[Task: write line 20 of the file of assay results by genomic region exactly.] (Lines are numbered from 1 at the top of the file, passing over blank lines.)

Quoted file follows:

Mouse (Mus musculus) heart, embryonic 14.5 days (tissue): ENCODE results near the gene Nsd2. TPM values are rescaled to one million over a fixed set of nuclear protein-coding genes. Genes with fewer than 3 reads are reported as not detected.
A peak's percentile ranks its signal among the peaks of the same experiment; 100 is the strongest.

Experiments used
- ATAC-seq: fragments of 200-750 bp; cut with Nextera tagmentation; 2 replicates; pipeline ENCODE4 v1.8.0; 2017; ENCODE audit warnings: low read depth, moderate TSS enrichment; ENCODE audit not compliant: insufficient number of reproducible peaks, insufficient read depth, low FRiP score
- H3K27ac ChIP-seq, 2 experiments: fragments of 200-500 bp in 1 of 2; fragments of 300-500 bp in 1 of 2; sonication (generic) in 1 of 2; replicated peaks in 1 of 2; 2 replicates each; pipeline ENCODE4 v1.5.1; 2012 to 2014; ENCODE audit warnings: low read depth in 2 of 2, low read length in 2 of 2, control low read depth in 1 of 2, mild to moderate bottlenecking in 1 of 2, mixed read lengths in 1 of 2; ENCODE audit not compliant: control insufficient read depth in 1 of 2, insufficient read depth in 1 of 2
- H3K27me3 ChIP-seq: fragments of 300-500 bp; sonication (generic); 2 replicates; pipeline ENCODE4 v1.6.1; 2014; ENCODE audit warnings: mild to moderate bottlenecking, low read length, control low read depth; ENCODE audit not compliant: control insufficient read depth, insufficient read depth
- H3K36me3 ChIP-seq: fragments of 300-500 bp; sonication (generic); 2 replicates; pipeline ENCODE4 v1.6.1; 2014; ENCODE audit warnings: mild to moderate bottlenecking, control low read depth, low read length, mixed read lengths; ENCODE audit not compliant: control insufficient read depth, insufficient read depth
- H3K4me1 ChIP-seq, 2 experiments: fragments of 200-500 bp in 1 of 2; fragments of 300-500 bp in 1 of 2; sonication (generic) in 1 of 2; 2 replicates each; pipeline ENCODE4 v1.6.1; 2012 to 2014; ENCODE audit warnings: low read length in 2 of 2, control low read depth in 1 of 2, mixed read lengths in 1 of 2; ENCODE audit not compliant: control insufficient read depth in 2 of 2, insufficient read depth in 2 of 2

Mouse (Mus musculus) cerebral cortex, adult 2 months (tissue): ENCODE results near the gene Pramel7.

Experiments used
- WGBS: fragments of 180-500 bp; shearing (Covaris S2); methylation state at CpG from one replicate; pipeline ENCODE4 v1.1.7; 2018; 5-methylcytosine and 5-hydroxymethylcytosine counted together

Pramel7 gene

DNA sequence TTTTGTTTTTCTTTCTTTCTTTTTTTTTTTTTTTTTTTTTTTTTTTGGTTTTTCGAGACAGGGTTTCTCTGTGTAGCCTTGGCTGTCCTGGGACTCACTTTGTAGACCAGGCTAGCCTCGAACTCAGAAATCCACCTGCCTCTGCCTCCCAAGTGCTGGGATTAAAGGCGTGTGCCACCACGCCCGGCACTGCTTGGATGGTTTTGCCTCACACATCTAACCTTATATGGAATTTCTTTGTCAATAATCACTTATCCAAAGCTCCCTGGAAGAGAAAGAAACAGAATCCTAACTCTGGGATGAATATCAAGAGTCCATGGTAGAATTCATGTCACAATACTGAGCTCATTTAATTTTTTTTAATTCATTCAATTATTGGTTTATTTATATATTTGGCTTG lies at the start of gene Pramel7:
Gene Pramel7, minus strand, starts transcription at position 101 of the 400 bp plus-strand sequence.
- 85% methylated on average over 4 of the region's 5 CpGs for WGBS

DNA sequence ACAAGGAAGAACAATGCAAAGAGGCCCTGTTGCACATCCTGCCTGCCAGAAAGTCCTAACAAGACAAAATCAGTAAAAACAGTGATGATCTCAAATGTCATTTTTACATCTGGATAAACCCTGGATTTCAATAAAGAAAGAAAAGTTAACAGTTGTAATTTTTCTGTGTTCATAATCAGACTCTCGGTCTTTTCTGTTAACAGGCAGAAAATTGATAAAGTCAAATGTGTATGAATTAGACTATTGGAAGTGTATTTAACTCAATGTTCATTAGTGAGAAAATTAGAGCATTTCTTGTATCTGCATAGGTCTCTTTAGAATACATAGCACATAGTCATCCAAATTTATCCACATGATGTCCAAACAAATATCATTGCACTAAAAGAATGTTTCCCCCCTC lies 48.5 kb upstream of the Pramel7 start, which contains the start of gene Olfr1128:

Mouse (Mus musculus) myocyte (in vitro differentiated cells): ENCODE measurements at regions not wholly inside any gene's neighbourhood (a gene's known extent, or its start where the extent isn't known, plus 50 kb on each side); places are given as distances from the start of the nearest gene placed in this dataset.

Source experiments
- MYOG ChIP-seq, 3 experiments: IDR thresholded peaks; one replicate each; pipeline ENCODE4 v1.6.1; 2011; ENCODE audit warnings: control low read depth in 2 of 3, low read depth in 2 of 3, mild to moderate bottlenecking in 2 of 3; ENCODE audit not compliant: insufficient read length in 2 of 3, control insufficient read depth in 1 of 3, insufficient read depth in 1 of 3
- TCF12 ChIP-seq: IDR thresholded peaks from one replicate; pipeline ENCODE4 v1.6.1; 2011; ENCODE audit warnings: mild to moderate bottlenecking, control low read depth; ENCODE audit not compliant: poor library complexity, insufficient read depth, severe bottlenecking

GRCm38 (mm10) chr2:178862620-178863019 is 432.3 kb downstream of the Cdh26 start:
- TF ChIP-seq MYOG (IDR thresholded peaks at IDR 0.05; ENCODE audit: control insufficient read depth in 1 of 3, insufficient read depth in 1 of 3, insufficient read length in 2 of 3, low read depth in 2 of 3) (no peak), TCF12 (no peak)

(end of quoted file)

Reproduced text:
- TCF12 ChIP-seq: IDR thresholded peaks from one replicate; pipeline ENCODE4 v1.6.1; 2011; ENCODE audit warnings: mild to moderate bottlenecking, control low read depth; ENCODE audit not compliant: poor library complexity, insufficient read depth, severe bottlenecking